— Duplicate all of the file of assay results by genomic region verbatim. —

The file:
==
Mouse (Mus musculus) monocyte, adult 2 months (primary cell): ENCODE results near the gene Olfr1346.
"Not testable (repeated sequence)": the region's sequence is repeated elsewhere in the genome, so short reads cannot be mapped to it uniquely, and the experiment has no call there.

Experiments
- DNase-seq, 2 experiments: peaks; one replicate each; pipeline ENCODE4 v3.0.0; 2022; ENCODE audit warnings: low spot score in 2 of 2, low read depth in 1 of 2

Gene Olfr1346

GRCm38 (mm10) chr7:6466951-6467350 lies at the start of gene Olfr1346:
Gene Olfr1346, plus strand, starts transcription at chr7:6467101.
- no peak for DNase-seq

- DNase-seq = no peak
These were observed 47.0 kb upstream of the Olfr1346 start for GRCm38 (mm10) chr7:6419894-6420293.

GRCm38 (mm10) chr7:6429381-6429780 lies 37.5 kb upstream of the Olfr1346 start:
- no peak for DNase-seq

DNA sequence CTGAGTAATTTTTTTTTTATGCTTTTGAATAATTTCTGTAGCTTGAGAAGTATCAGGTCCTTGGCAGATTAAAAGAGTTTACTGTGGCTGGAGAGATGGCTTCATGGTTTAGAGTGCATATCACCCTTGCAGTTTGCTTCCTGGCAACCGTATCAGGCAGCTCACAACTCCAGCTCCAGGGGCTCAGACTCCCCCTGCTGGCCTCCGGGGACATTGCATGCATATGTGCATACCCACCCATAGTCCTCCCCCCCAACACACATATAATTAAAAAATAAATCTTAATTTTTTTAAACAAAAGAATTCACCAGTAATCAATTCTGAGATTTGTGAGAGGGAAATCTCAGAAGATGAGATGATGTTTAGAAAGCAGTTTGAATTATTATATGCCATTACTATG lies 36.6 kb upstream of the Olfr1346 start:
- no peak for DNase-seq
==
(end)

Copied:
Mouse (Mus musculus) monocyte, adult 2 months (primary cell): ENCODE results near the gene Olfr1346.
"Not testable (repeated sequence)": the region's sequence is repeated elsewhere in the genome, so short reads cannot be mapped to it uniquely, and the experiment has no call there.

Experiments
- DNase-seq, 2 experiments: peaks; one replicate each; pipeline ENCODE4 v3.0.0; 2022; ENCODE audit warnings: low spot score in 2 of 2, low read depth in 1 of 2

Gene Olfr1346

GRCm38 (mm10) chr7:6466951-6467350 lies at the start of gene Olfr1346:
Gene Olfr1346, plus strand, starts transcription at chr7:6467101.
- no peak for DNase-seq

- DNase-seq = no peak
These were observed 47.0 kb upstream of the Olfr1346 start for GRCm38 (mm10) chr7:6419894-6420293.

GRCm38 (mm10) chr7:6429381-6429780 lies 37.5 kb upstream of the Olfr1346 start:
- no peak for DNase-seq

DNA sequence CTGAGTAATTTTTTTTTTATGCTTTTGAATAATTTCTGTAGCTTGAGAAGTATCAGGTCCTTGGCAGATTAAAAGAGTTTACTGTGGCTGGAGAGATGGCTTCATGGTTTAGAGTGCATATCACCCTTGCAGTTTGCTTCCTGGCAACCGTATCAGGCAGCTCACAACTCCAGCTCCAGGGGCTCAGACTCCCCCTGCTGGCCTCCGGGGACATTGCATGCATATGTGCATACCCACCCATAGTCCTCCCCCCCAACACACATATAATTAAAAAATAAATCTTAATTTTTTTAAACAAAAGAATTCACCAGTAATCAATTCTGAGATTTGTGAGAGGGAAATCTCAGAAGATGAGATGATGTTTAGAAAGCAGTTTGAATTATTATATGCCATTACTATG lies 36.6 kb upstream of the Olfr1346 start:
- no peak for DNase-seq